Another instrument in Dyllon’s toolbox is the technology to make a brick from human urine. Dyllon had read about making biomaterials using technology called microbial induced carbonate precipitation (MICP). In this process, urease-producing bacteria are fed urea, and the urea is broken down into carbonate ions and ammonium ions. The carbonate ions can react with free calcium ions in solution to form calcium carbonate, which acts as a kind of cement that “essentially glues any loose material together, and you can use it to make any shape you want.” Dyllon tells me, “because I was working with urine I thought, why use [synthetic] urea when you could use urine?”
They first tested the feasibility of the technology by growing bio-columns. Like all research, the first attempts at making this kind of biomaterial were frustrating, and the bio-columns kept crumbling. The columns simply weren’t solidifying in all areas. After a few tests, Dyllon and his Master’s student, Jules Henze, realised that the technique they were using (pumping the bacteria and urine through a sand column) led to preferential flow and an uneven colonisation of the sand. So they switched techniques (first allowing the bacteria to homogeneously colonise the sand, then adding the urine) and were able to make a solid bio-column made from sand and human urine – the first of its kind.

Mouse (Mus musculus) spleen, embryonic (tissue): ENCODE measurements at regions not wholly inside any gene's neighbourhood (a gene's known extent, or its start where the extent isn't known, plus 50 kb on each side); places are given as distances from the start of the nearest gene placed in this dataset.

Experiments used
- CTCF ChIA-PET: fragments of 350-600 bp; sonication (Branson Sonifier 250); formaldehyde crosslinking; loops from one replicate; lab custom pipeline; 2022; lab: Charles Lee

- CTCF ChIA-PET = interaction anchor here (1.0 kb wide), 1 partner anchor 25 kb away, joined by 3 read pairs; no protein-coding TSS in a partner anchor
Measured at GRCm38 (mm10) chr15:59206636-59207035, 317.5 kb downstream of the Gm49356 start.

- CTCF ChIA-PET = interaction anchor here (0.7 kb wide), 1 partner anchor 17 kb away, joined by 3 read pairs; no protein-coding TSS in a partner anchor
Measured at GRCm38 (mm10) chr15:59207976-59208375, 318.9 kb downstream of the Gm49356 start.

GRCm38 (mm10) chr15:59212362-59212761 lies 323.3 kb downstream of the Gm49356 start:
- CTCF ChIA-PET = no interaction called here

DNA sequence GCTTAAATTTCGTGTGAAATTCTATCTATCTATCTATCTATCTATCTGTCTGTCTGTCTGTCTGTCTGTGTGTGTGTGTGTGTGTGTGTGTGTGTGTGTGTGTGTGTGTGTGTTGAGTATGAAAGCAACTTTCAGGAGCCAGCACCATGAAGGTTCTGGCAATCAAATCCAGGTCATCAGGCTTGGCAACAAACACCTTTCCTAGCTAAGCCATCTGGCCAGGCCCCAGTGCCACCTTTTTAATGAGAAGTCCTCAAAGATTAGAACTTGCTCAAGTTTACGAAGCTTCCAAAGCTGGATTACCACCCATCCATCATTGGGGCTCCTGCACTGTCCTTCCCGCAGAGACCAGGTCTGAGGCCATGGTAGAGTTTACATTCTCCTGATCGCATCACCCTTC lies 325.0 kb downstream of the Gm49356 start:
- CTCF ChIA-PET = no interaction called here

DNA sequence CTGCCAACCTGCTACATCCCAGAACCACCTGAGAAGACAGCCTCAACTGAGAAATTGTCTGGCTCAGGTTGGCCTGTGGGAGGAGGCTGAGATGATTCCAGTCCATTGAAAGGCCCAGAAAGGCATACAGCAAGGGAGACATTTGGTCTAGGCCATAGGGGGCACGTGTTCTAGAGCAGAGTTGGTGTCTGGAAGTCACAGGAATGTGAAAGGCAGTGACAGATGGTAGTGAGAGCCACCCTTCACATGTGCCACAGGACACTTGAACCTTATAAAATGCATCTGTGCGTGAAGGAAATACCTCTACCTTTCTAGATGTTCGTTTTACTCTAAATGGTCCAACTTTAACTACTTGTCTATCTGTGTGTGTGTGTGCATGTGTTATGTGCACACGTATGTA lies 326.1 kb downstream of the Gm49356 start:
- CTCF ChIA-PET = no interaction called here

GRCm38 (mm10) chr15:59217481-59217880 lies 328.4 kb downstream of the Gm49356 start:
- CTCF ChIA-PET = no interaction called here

The bio-brick has been through stages of development. Initial iterations only had a strength of 0.9 MPa (for context – face brick has a strength of about 14.5 MPa). This was then improved to 2.7 MPa by using a mixture of 50% sand and 50% Greywacke (a gravel-like substance). A while later, two Master’s students, Daniel de Oliveira and Kelly Fahn, co-supervised by Dyllon and Dr Rob Huddy, managed to even further increase the strength to 16 MPa by using pure urea. Because of this, Dyllon tells me that “as part of this toolbox approach, we are developing methods to extract the urea from the urine. So if we get that right then we could use it as a fertiliser or to make stronger bio-bricks”.